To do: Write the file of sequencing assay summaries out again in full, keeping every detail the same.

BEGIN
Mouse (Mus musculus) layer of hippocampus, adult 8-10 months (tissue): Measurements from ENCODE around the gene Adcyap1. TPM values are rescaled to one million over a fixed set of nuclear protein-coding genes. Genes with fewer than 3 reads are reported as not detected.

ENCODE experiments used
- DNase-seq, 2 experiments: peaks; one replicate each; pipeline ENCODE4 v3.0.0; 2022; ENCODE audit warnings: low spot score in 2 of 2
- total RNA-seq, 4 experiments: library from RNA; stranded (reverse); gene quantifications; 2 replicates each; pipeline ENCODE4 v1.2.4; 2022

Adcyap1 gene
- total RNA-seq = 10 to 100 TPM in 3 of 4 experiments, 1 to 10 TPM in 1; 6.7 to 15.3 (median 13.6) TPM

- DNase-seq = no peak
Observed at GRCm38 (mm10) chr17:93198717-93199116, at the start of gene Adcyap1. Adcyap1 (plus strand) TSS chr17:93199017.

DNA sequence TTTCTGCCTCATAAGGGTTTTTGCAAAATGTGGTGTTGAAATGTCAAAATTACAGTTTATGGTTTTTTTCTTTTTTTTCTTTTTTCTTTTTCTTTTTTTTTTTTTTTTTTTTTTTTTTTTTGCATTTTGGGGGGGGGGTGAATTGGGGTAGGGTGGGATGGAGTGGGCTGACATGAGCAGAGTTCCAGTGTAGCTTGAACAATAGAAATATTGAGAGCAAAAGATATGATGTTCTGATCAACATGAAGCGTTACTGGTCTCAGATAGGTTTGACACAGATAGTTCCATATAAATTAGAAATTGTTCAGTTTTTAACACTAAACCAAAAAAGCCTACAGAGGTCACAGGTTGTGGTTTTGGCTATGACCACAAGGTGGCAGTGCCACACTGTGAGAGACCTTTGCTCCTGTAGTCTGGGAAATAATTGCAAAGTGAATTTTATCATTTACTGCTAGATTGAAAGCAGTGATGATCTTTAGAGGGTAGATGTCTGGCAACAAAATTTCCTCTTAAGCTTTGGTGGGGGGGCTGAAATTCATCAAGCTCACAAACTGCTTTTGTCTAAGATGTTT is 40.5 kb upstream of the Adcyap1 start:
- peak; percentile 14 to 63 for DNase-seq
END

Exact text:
Mouse (Mus musculus) layer of hippocampus, adult 8-10 months (tissue): Measurements from ENCODE around the gene Adcyap1. TPM values are rescaled to one million over a fixed set of nuclear protein-coding genes. Genes with fewer than 3 reads are reported as not detected.

ENCODE experiments used
- DNase-seq, 2 experiments: peaks; one replicate each; pipeline ENCODE4 v3.0.0; 2022; ENCODE audit warnings: low spot score in 2 of 2
- total RNA-seq, 4 experiments: library from RNA; stranded (reverse); gene quantifications; 2 replicates each; pipeline ENCODE4 v1.2.4; 2022

Adcyap1 gene
- total RNA-seq = 10 to 100 TPM in 3 of 4 experiments, 1 to 10 TPM in 1; 6.7 to 15.3 (median 13.6) TPM

- DNase-seq = no peak
Observed at GRCm38 (mm10) chr17:93198717-93199116, at the start of gene Adcyap1. Adcyap1 (plus strand) TSS chr17:93199017.

DNA sequence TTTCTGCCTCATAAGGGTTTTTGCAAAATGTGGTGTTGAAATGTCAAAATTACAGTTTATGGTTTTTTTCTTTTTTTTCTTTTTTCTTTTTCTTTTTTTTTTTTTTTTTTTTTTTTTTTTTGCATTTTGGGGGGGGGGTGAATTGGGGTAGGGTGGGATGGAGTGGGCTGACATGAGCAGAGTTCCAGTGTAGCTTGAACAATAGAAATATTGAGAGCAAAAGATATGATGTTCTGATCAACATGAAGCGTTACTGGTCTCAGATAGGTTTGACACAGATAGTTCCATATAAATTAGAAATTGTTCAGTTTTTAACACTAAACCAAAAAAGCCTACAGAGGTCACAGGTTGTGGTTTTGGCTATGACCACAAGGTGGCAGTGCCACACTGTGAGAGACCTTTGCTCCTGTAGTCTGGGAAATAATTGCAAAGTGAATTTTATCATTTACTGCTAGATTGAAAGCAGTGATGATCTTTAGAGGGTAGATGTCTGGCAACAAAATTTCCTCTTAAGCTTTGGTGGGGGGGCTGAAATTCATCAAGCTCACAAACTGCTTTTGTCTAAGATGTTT is 40.5 kb upstream of the Adcyap1 start:
- peak; percentile 14 to 63 for DNase-seq